REDMOND, Wash., July 22, 2009 – About 12 years ago, Danny Glasser was heads down dealing with a problem. Users of Microsoft NetMeeting, an audiovisual communication client, were having trouble finding the people they wanted to talk to. This wasn’t exactly ideal for a service that billed itself as a collaboration tool, so the team set out to find a fix. The proposed solution: enable NetMeeting users to maintain a list of the people they cared about, to be able to see when those contacts were online, and to be able to easily initiate NetMeeting calls with those contacts. It was dubbed the “Buddy List” project.
NetMeeting is no more, but what the team came up with ultimately became the world’s leading instant messaging service. Ten years ago today, MSN Messenger made its debut. “It definitely felt like we were working on something special,” said Glasser, a partner development manager with Windows Live Experience. “I don’t know that I could have predicted accurately the number of people who would use it, but we had a feeling it would be a big thing.”
Big thing, indeed. According to comScore, six out of every 10 instant messenger users chat with Windows Live Messenger. The service has more than 330 million active users who send roughly 9.4 billion messages every day. That puts it behind only Windows, Office, and Hotmail in terms of Microsoft consumer products used around the world, said Dharmesh Mehta, director of Windows Live product management. But more interesting than the sheer volume of messages being exchanged is the passion people have for Messenger, Mehta said. “The number of users is massively impressive, but the amazing thing for me is to hear about the ways it has changed people’s lives.”
In honor of Messenger’s 10th anniversary, a call for stories was put up on the Messenger blog. Anecdotes quickly flooded in from around the world about romances blossoming and relationships rekindled via instant messages. There are stories like Joan Antoni’s from Spain, who wrote about trying to add a friend to his Messenger account and typing one letter too many. The mistaken contact ultimately became his wife. “Marriage by typo,” Antoni wrote.
Messenger and instant messaging have come a long way in 10 years. Above is what Windows Live Messenger looks like today.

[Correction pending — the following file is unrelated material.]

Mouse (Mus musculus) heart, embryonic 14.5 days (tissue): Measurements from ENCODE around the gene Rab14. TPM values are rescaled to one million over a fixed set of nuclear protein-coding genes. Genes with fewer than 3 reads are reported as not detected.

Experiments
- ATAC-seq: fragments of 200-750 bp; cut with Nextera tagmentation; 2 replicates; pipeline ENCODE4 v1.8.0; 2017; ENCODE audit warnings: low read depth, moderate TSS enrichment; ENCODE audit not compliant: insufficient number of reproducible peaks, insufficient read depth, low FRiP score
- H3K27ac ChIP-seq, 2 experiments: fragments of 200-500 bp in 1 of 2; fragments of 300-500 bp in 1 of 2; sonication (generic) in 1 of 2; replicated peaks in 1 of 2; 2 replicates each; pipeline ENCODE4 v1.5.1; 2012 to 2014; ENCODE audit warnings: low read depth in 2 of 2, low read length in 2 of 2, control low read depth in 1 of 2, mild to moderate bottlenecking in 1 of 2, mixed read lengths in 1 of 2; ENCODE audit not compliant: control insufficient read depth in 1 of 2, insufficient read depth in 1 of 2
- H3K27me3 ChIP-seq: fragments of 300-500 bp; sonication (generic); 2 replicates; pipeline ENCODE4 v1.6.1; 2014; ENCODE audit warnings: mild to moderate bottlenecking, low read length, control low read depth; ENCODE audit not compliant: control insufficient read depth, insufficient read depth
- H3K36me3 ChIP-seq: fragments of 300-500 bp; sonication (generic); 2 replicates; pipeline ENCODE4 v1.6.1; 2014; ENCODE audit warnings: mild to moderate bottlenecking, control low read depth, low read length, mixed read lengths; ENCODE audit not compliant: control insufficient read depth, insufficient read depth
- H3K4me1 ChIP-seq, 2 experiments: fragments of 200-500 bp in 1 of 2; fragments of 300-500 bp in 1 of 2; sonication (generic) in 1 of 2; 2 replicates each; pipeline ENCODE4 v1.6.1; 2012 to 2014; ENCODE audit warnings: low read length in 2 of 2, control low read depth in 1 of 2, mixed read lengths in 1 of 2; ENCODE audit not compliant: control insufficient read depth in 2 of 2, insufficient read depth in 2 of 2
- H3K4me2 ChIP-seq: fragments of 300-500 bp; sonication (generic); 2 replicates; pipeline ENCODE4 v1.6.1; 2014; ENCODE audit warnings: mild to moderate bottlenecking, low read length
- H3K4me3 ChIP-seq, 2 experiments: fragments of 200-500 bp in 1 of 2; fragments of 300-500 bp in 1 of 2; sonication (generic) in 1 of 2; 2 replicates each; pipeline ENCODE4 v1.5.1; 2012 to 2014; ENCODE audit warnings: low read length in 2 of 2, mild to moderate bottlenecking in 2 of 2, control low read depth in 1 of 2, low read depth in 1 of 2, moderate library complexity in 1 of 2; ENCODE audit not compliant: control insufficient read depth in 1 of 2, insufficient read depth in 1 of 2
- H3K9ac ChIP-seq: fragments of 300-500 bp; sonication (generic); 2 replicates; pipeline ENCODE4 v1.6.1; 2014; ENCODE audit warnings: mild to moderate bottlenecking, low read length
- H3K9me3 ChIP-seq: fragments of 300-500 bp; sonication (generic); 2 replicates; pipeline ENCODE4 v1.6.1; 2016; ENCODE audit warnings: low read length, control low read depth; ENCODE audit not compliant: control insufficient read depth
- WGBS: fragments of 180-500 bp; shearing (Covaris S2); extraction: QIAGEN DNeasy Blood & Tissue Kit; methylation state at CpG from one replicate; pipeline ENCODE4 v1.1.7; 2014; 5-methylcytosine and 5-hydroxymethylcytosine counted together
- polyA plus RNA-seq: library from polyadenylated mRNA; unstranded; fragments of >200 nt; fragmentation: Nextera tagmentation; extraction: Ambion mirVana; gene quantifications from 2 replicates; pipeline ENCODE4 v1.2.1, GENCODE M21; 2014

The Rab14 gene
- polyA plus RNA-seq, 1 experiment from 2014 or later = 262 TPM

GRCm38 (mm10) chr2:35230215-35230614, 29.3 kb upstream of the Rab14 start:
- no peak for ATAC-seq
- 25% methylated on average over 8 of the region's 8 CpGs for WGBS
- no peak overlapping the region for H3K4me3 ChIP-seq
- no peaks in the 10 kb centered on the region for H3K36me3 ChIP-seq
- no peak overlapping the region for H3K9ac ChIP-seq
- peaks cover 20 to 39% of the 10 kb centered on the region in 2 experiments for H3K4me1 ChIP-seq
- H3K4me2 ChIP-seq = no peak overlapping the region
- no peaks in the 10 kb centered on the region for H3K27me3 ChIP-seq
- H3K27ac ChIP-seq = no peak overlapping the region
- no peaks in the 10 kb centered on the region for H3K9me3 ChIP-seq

Benjamin from Argentina wrote and discussed his blossoming relationship. “I was just chatting with some friends when my uncle told me to add this beautiful girl, and so I did.” The two became fast friends. Although they chat all the time, they have never met because she has been abroad in Europe. Today, on Messenger’s anniversary, they are meeting in person for the first time. “She’s coming home finally, and even if everything turns out in a bad or good way, I won’t regret that I have lived those wonderful moments with that great woman and MSN.”
In Redmond, Wash., Alfons Staerk uses Messenger to stay in touch with his family in Germany. The senior product manager in the Windows Live team moved to the United States three years ago. At the time, he was worried about how often he would communicate with his mom. “She hated computers,” he said. Still, he purchased his mother a stripped-down laptop with little more than Messenger installed on it. “Now, she’s a passionate computer user and checks her e-mail like five times a day,” Staerk said. “Messenger lets us have a daily connection, even if we are separated by a few times zones.”
Looking back, Glasser said he’s amazed at how huge Messenger has become. At the outset, scalability was one of the team’s biggest concerns. Inside the hallway at Red West, the Microsoft campus in Redmond with Glasser is based, the team put up a real-time counter showing the number of simultaneous online connections (SOCs) around the clock. They started with tens of thousands and hit the 1 million mark after a year. Today, Windows Live Messenger sees about 40 million SOCs.
“It’s tremendously gratifying to see the influence we have had, not just at Microsoft and with customers, but the way it has affected people’s lives,” Glasser said. “I’m thrilled and honored to have played a part in it.”